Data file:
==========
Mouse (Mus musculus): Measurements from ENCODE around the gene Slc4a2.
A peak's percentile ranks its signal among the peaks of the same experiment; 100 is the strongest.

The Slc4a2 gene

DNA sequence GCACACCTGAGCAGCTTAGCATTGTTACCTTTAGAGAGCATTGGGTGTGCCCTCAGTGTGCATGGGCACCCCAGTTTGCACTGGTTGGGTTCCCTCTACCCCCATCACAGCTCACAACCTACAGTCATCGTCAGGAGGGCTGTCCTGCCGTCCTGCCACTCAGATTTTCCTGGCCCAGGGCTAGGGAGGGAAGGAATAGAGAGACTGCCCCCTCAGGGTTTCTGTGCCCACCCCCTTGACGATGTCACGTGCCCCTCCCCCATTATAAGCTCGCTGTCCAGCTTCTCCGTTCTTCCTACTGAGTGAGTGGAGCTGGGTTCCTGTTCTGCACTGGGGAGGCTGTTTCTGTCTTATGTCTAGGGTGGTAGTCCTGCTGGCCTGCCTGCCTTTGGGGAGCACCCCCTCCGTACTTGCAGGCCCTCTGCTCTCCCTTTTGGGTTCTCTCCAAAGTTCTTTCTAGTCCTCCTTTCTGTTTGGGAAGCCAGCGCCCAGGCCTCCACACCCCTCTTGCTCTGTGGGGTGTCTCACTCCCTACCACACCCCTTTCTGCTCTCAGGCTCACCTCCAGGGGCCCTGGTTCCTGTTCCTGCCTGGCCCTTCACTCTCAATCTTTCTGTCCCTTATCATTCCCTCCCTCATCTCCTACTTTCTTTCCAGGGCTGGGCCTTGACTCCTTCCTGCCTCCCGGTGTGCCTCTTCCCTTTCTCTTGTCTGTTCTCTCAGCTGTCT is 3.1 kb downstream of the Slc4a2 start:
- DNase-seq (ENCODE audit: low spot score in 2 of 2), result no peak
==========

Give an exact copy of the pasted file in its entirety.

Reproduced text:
Mouse (Mus musculus): Measurements from ENCODE around the gene Slc4a2.
A peak's percentile ranks its signal among the peaks of the same experiment; 100 is the strongest.

The Slc4a2 gene

DNA sequence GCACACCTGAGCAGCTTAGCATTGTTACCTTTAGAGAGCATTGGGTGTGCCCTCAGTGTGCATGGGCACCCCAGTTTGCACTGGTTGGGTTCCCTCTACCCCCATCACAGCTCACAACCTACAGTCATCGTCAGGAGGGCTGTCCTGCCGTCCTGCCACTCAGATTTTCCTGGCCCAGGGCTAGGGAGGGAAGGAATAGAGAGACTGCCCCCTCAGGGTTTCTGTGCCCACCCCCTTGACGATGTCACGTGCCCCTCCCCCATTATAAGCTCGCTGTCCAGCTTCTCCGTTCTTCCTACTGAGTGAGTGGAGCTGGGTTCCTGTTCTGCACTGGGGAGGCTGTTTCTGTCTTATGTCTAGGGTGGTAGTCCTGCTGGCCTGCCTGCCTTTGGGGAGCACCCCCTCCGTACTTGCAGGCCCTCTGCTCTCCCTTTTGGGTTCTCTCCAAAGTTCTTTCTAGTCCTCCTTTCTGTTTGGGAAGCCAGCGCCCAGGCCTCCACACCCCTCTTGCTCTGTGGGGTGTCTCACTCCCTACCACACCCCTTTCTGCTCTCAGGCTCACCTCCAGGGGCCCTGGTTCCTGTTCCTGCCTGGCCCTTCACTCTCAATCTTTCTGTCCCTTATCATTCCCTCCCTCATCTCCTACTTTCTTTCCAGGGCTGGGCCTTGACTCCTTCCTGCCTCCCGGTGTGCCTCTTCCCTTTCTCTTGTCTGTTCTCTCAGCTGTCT is 3.1 kb downstream of the Slc4a2 start:
- DNase-seq (ENCODE audit: low spot score in 2 of 2), result no peak